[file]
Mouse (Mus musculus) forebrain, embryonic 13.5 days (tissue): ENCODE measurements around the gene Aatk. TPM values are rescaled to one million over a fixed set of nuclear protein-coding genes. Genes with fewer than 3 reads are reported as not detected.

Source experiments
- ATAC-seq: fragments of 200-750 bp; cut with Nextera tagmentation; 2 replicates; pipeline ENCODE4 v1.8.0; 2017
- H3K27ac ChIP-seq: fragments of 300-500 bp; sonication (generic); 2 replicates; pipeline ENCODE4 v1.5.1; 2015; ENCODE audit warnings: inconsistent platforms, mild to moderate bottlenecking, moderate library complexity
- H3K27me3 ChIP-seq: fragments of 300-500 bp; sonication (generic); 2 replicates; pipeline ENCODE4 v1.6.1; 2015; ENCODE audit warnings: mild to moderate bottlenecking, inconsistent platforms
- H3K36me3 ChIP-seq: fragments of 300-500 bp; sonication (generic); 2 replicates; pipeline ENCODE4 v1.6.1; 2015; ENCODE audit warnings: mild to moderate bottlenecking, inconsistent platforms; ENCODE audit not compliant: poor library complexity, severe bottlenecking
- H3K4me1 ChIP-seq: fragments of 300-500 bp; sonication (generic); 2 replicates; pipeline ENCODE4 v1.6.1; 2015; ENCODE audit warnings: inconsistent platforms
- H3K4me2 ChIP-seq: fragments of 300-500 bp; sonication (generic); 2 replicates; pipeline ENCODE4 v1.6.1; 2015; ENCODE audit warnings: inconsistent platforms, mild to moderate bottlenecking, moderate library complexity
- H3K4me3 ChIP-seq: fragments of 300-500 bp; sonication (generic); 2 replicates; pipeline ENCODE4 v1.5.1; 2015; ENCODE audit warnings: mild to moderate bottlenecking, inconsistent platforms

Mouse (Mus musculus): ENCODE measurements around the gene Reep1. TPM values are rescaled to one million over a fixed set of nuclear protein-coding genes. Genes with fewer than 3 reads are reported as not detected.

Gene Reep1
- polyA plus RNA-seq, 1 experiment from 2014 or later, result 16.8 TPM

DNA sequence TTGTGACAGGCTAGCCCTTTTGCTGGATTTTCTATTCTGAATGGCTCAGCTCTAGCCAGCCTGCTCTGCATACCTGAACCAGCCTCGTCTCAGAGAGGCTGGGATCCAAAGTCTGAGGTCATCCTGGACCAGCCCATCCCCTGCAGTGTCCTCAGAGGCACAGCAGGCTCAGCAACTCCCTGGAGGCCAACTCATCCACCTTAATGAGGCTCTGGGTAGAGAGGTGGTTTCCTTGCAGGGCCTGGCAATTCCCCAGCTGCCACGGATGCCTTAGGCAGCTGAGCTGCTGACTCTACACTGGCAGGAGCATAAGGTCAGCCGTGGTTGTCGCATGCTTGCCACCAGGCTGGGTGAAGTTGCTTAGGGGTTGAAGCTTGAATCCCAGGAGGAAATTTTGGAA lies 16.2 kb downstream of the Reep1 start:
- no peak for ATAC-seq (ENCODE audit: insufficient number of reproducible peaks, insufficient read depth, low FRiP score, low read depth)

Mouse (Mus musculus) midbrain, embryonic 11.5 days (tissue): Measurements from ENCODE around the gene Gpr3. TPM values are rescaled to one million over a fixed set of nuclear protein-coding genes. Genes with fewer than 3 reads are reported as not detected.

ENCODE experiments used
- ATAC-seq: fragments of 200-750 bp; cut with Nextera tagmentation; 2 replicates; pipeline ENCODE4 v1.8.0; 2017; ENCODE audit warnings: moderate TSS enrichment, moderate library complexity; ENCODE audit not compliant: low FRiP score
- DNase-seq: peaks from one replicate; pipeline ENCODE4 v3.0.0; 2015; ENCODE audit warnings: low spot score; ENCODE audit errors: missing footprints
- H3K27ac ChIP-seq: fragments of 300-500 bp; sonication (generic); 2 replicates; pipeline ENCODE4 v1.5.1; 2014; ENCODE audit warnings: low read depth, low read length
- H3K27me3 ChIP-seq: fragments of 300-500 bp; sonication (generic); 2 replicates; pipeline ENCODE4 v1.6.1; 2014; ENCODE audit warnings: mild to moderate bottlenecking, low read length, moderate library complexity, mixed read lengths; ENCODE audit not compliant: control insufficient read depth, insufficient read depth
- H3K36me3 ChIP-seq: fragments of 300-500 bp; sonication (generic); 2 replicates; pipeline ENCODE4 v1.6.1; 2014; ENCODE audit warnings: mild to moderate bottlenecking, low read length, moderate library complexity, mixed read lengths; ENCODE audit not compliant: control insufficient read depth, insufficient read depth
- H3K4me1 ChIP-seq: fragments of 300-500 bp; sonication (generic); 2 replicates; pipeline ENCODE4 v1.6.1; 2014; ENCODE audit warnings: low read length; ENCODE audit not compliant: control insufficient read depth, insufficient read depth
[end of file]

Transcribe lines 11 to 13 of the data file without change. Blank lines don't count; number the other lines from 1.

Gene Reep1
- polyA plus RNA-seq, 1 experiment from 2014 or later, result 16.8 TPM

DNA sequence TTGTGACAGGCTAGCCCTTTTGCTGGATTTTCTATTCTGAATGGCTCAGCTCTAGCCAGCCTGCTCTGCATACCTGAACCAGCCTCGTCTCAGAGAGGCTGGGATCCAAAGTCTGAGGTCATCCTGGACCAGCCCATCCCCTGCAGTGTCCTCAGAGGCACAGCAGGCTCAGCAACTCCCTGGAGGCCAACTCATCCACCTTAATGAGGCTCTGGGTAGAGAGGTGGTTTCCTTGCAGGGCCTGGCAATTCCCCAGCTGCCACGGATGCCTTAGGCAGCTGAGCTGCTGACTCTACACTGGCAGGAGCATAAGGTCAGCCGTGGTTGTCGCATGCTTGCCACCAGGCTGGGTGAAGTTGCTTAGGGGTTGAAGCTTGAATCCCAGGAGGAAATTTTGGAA lies 16.2 kb downstream of the Reep1 start: